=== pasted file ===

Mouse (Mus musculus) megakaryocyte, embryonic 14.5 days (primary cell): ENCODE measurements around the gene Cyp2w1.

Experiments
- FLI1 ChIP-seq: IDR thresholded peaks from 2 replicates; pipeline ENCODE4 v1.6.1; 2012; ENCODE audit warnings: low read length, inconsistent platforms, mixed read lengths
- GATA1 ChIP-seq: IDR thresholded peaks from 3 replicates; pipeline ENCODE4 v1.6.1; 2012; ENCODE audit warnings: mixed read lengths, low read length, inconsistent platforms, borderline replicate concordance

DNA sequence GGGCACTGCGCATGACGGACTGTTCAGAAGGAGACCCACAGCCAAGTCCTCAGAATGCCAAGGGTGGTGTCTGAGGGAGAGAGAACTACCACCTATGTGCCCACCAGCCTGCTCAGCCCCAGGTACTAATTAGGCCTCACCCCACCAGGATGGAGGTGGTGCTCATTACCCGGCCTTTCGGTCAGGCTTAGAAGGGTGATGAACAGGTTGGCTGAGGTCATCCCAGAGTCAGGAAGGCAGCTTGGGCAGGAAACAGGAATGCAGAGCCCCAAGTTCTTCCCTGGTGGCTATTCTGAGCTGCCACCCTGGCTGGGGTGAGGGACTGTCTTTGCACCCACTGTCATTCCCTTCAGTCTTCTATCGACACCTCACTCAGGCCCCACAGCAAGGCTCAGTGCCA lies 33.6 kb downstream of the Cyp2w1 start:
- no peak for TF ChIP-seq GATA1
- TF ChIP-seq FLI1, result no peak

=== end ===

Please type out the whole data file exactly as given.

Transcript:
Mouse (Mus musculus) megakaryocyte, embryonic 14.5 days (primary cell): ENCODE measurements around the gene Cyp2w1.

Experiments
- FLI1 ChIP-seq: IDR thresholded peaks from 2 replicates; pipeline ENCODE4 v1.6.1; 2012; ENCODE audit warnings: low read length, inconsistent platforms, mixed read lengths
- GATA1 ChIP-seq: IDR thresholded peaks from 3 replicates; pipeline ENCODE4 v1.6.1; 2012; ENCODE audit warnings: mixed read lengths, low read length, inconsistent platforms, borderline replicate concordance

DNA sequence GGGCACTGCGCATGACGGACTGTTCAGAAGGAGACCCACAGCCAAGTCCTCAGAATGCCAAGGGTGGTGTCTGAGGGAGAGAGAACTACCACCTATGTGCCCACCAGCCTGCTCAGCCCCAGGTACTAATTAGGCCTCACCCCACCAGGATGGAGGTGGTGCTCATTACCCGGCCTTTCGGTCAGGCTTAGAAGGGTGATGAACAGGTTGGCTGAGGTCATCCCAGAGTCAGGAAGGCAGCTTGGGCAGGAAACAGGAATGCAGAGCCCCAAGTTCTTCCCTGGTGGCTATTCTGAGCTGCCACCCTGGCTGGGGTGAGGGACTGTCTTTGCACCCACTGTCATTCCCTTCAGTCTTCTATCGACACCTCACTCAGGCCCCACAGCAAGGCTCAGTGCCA lies 33.6 kb downstream of the Cyp2w1 start:
- no peak for TF ChIP-seq GATA1
- TF ChIP-seq FLI1, result no peak